'The look'

16th June 2023

James Hayden, our regular US contributor, explains the reaction some people give when he stammers, and the time when he received 'the look' from the unlikeliest place.

'The look'. Everyone has their own definition of it, but we all know what it means. It's the hard to describe look a parent or teacher gave you that said, "You need to get your act together in the next 0.005 seconds or else."

If you're a person who stutters, 'the look' has a second definition. I don't need to describe it to you. You know exactly what I'm talking about. For those who don't stutter, it's hard to accurately describe 'the look'. It's an expression that blends embarrassment, discomfort, sympathy, wanting to help but not knowing what to do, not knowing what's going on and more, all within a split second of the first stuttering moment. I've seen 'the look' so many times I'm immune to its effects, but I still notice it.

I've seen 'the look' so many times I'm immune to its effects, but I still notice it.

I've had 'the look' from professors, acquaintances, the cashier at the local store, my Uber driver, waiters, classmates, the pizza delivery guy, family, friends, coworkers, the stranger in the lift, and anyone else you can think of. Recently I got 'the look' from a group I never expected.

'The look' from an unlikely place

Recently, I was at a speech and hearing association convention. I got 'the look' from quite a few speech & language pathologists (SLPs) over the two days I was there. (SLPs are what therapists are called here in the US.) And if I'm being honest, in those moments I lost my immunity and was hurt. For the first time in years, I became more aware of and more self-conscious of my stutter. I expect 'the look' from others but not from SLPs. They are trained professionals in this field after all. I didn't know how to best respond in the moment. So, I put on a happy face and kept it moving. It wasn't until after the convention that I allowed myself to process and reflect on those looks.

As I've mentioned in a previous article, I believe showing grace is a key ingredient in advocating for stammering. This convention made me put those words into action in a way I never expected. Don't get me wrong, I was hurt by getting 'the look' from them. However, I had to remind myself to not sit in the suck of it and to give them grace. They are humans before they are SLPs after all. I think their response also has to do with the field of speech & language pathology. How stuttering is viewed and understood has evolved immensely over the past couple of decades. Also, most speech & language pathology courses don't or barely cover stuttering. Lastly, in my experience, most SLPs don't work with people who stutter often. I've heard of some who might only have one or two stuttering clients in their entire career. As a result, they don't know what they don't know.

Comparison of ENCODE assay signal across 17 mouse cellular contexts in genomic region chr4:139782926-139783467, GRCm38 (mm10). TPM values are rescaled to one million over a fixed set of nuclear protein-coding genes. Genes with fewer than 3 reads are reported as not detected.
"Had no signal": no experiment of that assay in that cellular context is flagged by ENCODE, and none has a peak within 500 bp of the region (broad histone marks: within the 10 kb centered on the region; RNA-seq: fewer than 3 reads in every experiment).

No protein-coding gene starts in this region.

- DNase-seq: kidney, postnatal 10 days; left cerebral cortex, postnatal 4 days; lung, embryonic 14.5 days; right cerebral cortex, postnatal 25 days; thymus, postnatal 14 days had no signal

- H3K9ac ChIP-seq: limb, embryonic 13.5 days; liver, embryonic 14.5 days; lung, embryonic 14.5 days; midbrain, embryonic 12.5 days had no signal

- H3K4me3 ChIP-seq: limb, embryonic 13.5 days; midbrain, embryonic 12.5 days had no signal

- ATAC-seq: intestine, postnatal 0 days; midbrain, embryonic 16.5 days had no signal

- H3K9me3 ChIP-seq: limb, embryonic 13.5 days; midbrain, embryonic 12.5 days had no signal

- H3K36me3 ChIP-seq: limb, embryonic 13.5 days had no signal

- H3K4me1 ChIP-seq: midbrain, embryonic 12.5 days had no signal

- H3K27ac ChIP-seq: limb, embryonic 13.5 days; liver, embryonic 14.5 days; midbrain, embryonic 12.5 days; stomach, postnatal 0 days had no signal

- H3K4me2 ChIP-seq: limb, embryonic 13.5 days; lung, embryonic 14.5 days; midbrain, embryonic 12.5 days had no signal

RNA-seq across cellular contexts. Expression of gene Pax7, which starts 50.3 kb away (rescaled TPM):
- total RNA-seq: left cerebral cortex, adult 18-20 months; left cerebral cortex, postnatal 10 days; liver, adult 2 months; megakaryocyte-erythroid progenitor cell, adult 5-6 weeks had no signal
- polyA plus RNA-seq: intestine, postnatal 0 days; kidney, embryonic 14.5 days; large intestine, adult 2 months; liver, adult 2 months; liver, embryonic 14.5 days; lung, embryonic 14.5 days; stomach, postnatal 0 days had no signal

During the person's stuttering moments, give a look that says, 'it's OK' and not 'this is wrong'.

Because of this, they might have forgotten what stuttering looks or sounds like, with the human response of "I've never heard this; I don't know what to do; I'm uncomfortable," unconsciously showing on their faces. Better known as 'the look'.

What can be done?

So, what can be done to fix this? What can SLPs do so people who stutter don't get 'the look' from those trained to help us? First, feel the human response for a moment. It's natural and deserves to be felt. Then put on your SLP hat and realise the person you're talking to has a communication disorder. My friend Nicole said it best: "Instead of it being sirens and alerts it should be like a light bulb going off, like 'oh this person stutters' instead of 'there's something wrong'." During the person's stuttering moments, give a look that says, 'it's OK' and not 'this is wrong'. More importantly, as another friend Steff said, "You don't have to stare them in their face. That's awkward for anyone. Just listen." You never know the impact one look will have on someone. So, please don't give us 'the look'.

Disclaimer: Many of my friends are SLPs. I'm not talking about them. They're great friends, allies, and people. I'm talking about SLPs who aren't familiar with stuttering. The ones where I'm more knowledgeable about the topic than they are.

Note: This article was partially inspired by an excerpt from John Hendrickson's book Life on Delay: Making Peace with a Stutter.

Read more articles from James, and more Your Voice articles from people who stammer and their allies. Would you like to write something? See Share Your Story or email for details.

Two women in running outfits holding flags and looking at the camera
Tayo & Bhupinder
A speaker on stage at STAMMAFest 2023

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